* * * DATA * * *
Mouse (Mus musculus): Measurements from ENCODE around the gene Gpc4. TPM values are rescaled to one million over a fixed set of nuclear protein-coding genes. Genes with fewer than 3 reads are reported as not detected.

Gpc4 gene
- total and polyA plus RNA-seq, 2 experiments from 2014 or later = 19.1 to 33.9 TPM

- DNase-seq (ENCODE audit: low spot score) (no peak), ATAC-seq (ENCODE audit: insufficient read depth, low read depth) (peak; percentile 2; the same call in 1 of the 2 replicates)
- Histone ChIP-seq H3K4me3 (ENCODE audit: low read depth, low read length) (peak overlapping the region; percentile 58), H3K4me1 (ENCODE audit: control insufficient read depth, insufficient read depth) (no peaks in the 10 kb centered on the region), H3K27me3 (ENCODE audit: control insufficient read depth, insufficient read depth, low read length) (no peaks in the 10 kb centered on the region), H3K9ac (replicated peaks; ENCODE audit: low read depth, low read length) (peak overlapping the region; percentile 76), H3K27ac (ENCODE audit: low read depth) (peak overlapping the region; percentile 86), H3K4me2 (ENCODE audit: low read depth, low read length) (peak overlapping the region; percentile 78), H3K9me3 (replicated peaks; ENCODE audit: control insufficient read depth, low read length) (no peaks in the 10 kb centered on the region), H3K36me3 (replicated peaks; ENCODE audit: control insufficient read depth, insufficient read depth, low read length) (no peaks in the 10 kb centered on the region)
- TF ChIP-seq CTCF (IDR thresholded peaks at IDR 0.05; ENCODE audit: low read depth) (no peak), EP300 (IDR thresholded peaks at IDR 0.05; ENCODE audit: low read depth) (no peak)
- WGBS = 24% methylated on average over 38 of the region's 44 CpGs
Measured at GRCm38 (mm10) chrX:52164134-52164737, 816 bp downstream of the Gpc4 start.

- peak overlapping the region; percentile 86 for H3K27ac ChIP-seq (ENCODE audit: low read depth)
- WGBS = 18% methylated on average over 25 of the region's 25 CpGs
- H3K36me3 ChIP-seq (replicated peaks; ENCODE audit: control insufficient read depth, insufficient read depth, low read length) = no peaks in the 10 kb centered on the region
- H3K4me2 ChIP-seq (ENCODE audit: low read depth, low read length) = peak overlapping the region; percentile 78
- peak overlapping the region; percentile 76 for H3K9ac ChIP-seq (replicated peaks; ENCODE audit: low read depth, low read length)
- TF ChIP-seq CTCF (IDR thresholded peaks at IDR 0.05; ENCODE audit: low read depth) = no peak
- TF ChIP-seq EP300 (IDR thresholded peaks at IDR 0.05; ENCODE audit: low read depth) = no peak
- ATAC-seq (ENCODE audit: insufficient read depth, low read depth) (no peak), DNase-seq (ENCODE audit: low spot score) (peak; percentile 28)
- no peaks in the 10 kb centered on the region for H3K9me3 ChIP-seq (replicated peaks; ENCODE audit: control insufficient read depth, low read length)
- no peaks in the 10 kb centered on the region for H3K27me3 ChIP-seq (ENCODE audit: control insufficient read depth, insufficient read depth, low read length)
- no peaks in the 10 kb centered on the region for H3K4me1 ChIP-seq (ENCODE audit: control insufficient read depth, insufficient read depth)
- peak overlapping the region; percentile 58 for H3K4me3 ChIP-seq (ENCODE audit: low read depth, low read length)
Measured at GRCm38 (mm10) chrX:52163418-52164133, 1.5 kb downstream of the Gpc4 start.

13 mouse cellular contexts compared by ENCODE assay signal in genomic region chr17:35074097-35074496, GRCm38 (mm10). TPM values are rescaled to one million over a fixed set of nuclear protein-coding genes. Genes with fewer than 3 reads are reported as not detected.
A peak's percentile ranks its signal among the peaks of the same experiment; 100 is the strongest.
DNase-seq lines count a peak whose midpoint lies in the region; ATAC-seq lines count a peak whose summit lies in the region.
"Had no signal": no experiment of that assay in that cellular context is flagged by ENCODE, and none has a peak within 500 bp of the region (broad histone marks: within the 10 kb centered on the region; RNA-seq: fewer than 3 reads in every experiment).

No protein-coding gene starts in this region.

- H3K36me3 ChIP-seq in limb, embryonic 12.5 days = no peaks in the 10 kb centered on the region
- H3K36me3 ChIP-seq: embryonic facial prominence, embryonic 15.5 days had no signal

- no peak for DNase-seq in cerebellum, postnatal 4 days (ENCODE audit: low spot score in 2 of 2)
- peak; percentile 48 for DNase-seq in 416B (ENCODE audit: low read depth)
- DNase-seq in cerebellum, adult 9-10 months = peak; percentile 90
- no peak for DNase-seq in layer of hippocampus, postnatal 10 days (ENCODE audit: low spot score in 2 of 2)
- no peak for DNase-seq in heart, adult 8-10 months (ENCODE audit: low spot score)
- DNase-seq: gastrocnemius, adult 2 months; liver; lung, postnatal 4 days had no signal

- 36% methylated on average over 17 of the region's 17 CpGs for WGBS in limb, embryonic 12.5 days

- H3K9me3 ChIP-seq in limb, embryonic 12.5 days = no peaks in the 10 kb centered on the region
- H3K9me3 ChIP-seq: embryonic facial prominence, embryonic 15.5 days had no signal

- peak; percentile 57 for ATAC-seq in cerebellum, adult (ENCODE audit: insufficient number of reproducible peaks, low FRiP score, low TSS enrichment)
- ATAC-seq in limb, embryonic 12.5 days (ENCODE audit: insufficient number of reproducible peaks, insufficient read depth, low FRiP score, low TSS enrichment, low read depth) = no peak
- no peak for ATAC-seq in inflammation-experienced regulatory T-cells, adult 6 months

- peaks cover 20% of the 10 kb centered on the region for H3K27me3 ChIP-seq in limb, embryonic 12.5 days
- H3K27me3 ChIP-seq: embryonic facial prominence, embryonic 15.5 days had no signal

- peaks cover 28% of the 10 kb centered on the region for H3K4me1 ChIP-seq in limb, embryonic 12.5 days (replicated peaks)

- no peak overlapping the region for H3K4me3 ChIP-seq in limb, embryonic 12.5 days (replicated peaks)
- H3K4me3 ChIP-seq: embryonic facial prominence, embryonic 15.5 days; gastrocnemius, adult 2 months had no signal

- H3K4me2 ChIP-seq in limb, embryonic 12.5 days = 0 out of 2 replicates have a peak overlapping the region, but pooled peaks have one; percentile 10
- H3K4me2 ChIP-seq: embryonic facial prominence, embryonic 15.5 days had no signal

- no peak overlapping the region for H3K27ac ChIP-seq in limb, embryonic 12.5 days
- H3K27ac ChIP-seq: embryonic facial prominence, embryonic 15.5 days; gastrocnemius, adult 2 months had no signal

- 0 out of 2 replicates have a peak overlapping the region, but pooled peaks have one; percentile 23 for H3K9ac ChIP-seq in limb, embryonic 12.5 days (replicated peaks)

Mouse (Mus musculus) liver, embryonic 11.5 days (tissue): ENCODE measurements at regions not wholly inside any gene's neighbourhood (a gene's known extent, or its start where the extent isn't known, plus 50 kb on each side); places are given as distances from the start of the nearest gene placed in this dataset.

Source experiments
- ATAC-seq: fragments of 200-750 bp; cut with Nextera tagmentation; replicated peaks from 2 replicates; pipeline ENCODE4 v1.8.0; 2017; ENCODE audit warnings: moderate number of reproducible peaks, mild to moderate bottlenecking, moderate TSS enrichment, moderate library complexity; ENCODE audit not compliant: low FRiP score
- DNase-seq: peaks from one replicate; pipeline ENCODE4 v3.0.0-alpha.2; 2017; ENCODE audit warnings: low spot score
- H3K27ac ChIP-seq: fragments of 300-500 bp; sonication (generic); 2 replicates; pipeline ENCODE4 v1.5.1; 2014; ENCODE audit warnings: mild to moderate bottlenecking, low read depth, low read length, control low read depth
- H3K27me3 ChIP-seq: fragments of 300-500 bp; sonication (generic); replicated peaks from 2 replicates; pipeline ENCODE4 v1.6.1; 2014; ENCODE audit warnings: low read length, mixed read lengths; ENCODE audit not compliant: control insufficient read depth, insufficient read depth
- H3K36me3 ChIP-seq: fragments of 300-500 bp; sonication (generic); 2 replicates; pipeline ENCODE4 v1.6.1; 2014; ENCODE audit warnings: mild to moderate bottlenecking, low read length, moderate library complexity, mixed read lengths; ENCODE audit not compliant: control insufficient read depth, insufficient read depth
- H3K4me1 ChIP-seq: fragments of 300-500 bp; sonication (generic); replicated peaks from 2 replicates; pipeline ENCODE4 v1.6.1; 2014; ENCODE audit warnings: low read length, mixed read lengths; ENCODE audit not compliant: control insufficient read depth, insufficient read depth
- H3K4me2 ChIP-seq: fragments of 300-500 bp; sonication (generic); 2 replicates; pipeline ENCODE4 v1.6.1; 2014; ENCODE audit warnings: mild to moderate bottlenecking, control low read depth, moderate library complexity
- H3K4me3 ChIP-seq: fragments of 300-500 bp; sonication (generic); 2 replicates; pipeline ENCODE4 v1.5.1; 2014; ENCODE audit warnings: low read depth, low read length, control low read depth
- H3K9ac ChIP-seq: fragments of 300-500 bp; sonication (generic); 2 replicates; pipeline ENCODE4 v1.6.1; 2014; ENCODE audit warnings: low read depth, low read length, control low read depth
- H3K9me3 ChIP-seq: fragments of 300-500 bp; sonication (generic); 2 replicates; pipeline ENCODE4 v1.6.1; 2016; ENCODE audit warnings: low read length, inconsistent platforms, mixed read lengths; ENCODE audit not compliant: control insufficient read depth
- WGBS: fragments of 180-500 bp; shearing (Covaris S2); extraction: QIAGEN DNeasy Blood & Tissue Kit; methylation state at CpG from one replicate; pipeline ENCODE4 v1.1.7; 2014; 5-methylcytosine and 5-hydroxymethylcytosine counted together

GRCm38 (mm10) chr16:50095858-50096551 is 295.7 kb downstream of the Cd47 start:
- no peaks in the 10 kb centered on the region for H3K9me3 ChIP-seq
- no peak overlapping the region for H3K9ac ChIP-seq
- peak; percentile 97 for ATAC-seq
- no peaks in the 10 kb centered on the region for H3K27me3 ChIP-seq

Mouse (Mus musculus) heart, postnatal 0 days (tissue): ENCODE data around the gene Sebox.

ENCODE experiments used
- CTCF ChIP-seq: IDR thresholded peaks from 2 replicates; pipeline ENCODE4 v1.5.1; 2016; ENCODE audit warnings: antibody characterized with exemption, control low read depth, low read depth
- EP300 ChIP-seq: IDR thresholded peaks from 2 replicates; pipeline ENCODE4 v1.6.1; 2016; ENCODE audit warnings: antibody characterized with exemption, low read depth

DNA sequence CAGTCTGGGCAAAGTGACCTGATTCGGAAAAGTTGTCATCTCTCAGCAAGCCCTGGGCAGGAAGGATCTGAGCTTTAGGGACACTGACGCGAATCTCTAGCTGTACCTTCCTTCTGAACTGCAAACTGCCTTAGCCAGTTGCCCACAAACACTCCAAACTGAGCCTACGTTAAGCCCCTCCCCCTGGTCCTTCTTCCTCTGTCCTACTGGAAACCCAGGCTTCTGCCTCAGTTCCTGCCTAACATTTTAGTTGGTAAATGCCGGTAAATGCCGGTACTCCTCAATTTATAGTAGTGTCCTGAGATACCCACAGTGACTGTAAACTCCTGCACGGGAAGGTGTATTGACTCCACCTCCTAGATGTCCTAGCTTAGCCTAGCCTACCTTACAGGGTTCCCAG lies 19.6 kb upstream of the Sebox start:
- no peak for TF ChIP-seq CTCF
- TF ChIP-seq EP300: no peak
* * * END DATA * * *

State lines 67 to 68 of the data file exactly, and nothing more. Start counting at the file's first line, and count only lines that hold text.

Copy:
- peak; percentile 97 for ATAC-seq
- no peaks in the 10 kb centered on the region for H3K27me3 ChIP-seq